Flawed housebuilding figures exclude a fifth of completions

September 19, 2016 / Isla MacFarlane
Flawed housebuilding figures exclude a fifth of completions

The Government’s most publicised measure of housebuilding excludes around a fifth of all new build completions every year, according to a report released by the Home Builders’ Federation (HBF).

According to the report, aptly name ‘Ghost Towns’, flawed methodology and poor returns from Local Authorities mean around 30,000 new builds are not counted in the official numbers.

Analysis shows that the ill-termed ‘House Building Statistics’, released on a quarterly and annual basis by the Department of Communities and Local Government (DCLG) underreport new build completions in 75% of Local Authorities with an average of 153 new homes ‘lost’ in each of those areas.

More than half of new build homes in areas such as Birmingham, Liverpool, Leicester, Salford and many London Boroughs are completely unaccounted for in the quarterly series. As a result, a town equivalent to the size of Stevenage is being ‘lost’ every year, or, over the course of a Parliament, in which Government is targeting a million homes, a city larger than Nottingham, Coventry or Newcastle simply vanishes.

The confusingly named ‘Net Supply of Housing ‘data series, which is only published once a year and is drawn from more reliable sources more closely linked to the numbers Local Authorities use for determining their Council Tax Base show that more than 181,000 homes were added to the housing stock in 2014/15 – the last numbers available – of which 155,000 were new build, up 20% year on year.

“Housebuilding has increased significantly in recent years but the continual publication and use of inaccurate statistics is painting a negative picture that is undermining the progress being made in tackling the housing shortage,” said Stewart Baseley, executive chairman of the Home Builders Federation. “The Government’s housing policies and the industry are delivering, and it is incredibly frustrating that official statistics are not reflecting what is happening on the ground but instead presenting an open goal for critics.”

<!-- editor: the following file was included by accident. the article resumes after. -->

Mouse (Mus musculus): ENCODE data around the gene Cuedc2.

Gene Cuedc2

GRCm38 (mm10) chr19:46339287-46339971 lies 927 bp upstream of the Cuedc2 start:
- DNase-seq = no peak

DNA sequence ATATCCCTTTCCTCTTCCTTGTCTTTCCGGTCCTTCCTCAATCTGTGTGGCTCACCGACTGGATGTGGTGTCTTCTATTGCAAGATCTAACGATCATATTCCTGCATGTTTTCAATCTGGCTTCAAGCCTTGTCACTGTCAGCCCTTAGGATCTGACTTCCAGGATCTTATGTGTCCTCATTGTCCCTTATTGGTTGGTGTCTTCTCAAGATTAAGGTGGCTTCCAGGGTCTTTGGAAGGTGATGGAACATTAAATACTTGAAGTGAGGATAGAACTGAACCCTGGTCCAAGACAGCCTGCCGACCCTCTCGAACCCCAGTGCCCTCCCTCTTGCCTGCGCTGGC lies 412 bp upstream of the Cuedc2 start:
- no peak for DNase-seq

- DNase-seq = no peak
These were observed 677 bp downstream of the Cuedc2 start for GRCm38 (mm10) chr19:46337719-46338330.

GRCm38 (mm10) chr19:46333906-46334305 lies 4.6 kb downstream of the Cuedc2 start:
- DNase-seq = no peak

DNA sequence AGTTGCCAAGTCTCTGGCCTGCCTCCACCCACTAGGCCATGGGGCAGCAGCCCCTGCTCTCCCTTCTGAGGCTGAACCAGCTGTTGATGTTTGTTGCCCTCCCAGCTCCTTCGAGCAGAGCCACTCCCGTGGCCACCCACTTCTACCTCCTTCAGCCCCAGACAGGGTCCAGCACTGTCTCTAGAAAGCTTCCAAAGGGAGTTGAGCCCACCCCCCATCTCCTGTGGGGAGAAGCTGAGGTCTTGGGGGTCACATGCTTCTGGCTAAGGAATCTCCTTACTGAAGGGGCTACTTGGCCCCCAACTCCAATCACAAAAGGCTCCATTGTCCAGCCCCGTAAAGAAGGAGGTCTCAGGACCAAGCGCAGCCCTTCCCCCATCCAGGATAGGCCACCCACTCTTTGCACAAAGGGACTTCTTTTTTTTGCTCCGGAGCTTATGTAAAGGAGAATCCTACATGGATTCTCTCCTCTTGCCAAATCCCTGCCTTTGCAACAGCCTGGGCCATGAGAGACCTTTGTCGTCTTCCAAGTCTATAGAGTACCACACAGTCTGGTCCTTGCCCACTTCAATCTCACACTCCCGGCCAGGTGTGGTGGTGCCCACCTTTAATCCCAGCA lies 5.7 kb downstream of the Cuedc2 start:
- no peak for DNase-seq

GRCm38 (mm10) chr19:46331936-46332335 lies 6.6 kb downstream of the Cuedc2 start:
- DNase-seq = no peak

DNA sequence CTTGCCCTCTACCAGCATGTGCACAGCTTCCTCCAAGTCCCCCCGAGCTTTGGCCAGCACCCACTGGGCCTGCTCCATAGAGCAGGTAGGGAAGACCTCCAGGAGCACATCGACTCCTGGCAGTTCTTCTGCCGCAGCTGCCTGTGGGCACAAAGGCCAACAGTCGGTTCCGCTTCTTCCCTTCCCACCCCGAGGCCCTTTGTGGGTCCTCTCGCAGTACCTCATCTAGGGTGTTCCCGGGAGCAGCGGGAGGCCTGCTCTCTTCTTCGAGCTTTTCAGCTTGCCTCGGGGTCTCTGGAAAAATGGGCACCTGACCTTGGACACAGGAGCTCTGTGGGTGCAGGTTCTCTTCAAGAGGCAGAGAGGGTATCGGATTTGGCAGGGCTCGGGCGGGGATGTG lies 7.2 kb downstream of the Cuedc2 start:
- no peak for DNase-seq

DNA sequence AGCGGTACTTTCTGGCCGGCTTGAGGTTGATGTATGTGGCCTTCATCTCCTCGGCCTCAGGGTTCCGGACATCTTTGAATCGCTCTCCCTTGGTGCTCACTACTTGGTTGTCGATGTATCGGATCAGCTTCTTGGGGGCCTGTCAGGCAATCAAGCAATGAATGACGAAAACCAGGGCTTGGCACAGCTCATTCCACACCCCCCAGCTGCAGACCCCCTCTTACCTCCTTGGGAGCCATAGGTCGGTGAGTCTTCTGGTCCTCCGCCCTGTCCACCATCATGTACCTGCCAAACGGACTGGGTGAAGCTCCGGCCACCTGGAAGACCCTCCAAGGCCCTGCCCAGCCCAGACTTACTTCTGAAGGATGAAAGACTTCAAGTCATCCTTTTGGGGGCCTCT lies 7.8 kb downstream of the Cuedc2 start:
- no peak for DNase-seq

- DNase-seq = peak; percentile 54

The published data excluded:

  • At least 75% the London Boroughs of Brent, Wandsworth, Hammersmith and Fulham and Kensington & Chelsea,
  • 1,280 new homes in Birmingham (two-thirds of all new build completions)
  • 920 new homes in Liverpool (63% of all new build completions)
  • 640 new homes in Salford (half of all new build completions)
  • 570 new homes in Leicester (6 out of 10 new build completions)
  • 570 new homes in Sheffield (40% of all new build completions)
  • 400 new homes in Chester West & Chester (29% of all new build completions)

The report also puts forward additional reliable indicators of housing delivery, including the official Council Tax Base statistics, counting net additional homes at a later point in the year than that covered by the Net Supply statistics, and the issuance of Energy Performance Certificates for new build properties.

According to the HBF, Both report that construction levels vastly outstripping the wildly inaccurate ‘House Building Statistics’.

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